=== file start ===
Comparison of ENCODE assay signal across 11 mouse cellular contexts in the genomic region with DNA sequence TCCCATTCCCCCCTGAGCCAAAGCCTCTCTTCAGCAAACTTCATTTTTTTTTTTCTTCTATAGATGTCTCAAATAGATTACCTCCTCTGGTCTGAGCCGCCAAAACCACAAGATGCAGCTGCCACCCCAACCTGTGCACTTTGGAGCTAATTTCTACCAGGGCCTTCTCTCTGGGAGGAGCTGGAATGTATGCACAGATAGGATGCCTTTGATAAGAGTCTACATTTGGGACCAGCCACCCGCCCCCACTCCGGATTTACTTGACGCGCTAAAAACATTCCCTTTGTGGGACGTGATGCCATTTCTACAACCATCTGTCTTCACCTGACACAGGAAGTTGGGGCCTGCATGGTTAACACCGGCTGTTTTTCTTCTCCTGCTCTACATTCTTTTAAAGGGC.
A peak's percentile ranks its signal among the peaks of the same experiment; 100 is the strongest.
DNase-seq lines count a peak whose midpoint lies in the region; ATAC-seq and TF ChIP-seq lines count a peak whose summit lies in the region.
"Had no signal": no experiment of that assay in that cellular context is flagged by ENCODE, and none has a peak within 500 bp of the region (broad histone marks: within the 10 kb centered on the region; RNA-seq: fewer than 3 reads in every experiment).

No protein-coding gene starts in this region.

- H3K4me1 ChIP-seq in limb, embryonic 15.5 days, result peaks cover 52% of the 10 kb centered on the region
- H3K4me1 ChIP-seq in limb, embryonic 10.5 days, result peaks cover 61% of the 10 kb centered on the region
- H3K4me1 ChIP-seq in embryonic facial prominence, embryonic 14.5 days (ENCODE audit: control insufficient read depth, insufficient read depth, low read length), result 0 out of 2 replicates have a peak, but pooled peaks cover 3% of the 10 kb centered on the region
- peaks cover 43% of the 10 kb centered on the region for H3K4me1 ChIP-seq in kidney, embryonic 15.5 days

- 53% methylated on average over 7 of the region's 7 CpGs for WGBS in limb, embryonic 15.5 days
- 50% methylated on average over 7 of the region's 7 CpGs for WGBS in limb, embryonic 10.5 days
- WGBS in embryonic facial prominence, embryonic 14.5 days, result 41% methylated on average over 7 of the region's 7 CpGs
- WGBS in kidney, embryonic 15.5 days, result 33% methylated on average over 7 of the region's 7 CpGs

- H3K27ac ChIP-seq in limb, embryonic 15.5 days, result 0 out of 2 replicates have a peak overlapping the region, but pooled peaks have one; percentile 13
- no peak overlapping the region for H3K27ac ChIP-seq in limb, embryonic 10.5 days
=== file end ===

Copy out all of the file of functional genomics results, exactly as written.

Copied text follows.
Comparison of ENCODE assay signal across 11 mouse cellular contexts in the genomic region with DNA sequence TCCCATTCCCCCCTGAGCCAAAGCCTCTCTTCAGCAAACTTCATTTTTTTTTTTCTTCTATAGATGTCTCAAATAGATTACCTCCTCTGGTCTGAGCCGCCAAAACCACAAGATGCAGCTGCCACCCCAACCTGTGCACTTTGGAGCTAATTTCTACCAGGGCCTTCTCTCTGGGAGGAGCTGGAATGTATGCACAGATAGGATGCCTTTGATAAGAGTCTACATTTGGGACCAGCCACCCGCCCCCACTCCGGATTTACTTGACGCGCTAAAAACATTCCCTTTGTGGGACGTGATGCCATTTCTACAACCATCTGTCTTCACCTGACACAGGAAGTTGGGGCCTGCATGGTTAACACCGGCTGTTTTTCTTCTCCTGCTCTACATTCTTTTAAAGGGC.
A peak's percentile ranks its signal among the peaks of the same experiment; 100 is the strongest.
DNase-seq lines count a peak whose midpoint lies in the region; ATAC-seq and TF ChIP-seq lines count a peak whose summit lies in the region.
"Had no signal": no experiment of that assay in that cellular context is flagged by ENCODE, and none has a peak within 500 bp of the region (broad histone marks: within the 10 kb centered on the region; RNA-seq: fewer than 3 reads in every experiment).

No protein-coding gene starts in this region.

- H3K4me1 ChIP-seq in limb, embryonic 15.5 days, result peaks cover 52% of the 10 kb centered on the region
- H3K4me1 ChIP-seq in limb, embryonic 10.5 days, result peaks cover 61% of the 10 kb centered on the region
- H3K4me1 ChIP-seq in embryonic facial prominence, embryonic 14.5 days (ENCODE audit: control insufficient read depth, insufficient read depth, low read length), result 0 out of 2 replicates have a peak, but pooled peaks cover 3% of the 10 kb centered on the region
- peaks cover 43% of the 10 kb centered on the region for H3K4me1 ChIP-seq in kidney, embryonic 15.5 days

- 53% methylated on average over 7 of the region's 7 CpGs for WGBS in limb, embryonic 15.5 days
- 50% methylated on average over 7 of the region's 7 CpGs for WGBS in limb, embryonic 10.5 days
- WGBS in embryonic facial prominence, embryonic 14.5 days, result 41% methylated on average over 7 of the region's 7 CpGs
- WGBS in kidney, embryonic 15.5 days, result 33% methylated on average over 7 of the region's 7 CpGs

- H3K27ac ChIP-seq in limb, embryonic 15.5 days, result 0 out of 2 replicates have a peak overlapping the region, but pooled peaks have one; percentile 13
- no peak overlapping the region for H3K27ac ChIP-seq in limb, embryonic 10.5 days